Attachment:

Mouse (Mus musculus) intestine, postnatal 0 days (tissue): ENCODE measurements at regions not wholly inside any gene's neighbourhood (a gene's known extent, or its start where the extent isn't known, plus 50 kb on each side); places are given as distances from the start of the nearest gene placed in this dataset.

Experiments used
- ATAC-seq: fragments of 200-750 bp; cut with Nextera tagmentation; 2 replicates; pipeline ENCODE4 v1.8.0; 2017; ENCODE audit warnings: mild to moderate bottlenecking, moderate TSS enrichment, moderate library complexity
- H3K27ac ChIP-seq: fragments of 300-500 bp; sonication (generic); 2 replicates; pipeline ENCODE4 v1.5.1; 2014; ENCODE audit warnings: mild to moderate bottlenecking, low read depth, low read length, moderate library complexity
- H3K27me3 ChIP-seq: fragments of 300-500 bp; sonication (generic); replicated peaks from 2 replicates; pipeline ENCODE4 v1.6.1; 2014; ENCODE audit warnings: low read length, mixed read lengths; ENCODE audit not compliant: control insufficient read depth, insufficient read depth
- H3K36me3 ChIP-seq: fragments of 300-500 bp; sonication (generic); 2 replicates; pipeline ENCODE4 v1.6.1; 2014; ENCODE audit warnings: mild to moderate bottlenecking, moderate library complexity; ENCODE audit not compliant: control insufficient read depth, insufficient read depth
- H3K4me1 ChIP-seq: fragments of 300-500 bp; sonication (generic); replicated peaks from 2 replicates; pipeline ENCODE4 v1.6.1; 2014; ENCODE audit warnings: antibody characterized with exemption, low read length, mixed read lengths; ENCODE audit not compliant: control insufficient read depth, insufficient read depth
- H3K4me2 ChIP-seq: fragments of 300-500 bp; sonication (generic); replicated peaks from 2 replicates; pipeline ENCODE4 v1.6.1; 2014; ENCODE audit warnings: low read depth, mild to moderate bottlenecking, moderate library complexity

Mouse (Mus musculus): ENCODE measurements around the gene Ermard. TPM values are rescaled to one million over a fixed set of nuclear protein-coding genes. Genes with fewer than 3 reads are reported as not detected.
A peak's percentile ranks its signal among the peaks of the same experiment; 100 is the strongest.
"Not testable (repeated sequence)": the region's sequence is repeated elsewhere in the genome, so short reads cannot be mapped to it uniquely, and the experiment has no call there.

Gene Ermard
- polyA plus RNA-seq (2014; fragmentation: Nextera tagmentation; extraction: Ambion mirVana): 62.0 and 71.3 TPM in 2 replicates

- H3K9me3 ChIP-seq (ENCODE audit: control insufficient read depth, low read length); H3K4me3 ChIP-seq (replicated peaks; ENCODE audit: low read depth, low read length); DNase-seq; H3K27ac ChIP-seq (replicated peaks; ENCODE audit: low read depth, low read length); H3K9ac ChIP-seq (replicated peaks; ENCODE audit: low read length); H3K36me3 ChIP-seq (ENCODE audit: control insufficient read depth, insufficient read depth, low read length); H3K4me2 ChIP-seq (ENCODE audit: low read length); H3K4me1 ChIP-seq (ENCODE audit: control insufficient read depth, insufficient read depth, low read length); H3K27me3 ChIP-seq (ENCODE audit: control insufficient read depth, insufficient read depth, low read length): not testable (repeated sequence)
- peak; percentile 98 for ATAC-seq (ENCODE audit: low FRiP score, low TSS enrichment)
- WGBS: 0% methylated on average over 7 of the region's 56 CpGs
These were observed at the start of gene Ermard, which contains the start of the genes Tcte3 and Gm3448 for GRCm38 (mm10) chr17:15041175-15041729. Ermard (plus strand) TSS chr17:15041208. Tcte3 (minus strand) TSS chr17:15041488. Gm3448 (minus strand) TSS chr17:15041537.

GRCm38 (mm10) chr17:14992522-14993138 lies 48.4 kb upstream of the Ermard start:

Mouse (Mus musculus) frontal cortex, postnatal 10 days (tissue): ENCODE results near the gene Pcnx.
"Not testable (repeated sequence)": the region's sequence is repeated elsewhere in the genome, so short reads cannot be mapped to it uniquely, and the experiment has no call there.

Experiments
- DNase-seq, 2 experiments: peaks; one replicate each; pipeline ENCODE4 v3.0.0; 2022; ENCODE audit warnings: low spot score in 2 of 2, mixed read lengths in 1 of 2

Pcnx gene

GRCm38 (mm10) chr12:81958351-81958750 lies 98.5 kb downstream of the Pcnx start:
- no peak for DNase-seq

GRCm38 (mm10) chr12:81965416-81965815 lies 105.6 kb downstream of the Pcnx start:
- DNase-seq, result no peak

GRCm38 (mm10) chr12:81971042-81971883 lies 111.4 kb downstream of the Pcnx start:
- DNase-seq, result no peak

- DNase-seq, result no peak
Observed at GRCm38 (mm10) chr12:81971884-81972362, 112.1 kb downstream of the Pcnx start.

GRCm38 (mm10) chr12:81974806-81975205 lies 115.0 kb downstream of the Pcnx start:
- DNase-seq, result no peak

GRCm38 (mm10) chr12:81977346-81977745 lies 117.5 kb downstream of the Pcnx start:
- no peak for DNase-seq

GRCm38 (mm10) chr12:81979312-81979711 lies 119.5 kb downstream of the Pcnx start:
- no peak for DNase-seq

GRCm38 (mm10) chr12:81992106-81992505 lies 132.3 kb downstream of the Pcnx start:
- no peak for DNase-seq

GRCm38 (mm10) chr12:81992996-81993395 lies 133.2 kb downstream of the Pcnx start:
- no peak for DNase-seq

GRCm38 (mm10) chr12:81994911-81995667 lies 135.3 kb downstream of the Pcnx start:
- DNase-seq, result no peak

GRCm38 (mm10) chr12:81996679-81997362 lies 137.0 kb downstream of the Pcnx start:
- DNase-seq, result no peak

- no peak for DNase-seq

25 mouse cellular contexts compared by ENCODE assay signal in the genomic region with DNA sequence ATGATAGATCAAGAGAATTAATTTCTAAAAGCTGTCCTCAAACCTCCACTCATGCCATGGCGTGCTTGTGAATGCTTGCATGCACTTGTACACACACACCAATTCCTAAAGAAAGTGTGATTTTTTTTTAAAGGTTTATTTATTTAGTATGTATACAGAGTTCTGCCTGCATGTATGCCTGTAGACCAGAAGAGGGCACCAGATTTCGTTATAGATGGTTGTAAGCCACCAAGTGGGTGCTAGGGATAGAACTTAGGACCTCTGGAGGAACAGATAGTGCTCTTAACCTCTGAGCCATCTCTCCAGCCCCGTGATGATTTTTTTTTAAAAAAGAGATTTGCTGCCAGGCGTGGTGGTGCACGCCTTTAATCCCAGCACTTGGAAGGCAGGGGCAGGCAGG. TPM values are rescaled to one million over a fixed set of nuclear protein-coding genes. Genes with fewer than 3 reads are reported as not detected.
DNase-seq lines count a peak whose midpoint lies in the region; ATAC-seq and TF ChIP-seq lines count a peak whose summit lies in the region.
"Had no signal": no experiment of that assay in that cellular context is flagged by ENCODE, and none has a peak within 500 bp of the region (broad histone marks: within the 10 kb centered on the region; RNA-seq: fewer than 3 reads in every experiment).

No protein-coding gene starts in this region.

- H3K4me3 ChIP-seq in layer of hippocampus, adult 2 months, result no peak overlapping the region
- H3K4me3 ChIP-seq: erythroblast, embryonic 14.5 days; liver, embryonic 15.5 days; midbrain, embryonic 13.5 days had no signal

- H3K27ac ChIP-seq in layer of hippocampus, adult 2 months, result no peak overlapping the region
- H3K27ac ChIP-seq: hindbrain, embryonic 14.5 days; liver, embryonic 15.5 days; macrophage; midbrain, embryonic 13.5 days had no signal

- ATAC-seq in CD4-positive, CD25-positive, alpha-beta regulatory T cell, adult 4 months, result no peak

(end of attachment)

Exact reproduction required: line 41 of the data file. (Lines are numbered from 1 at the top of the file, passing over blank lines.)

- no peak for DNase-seq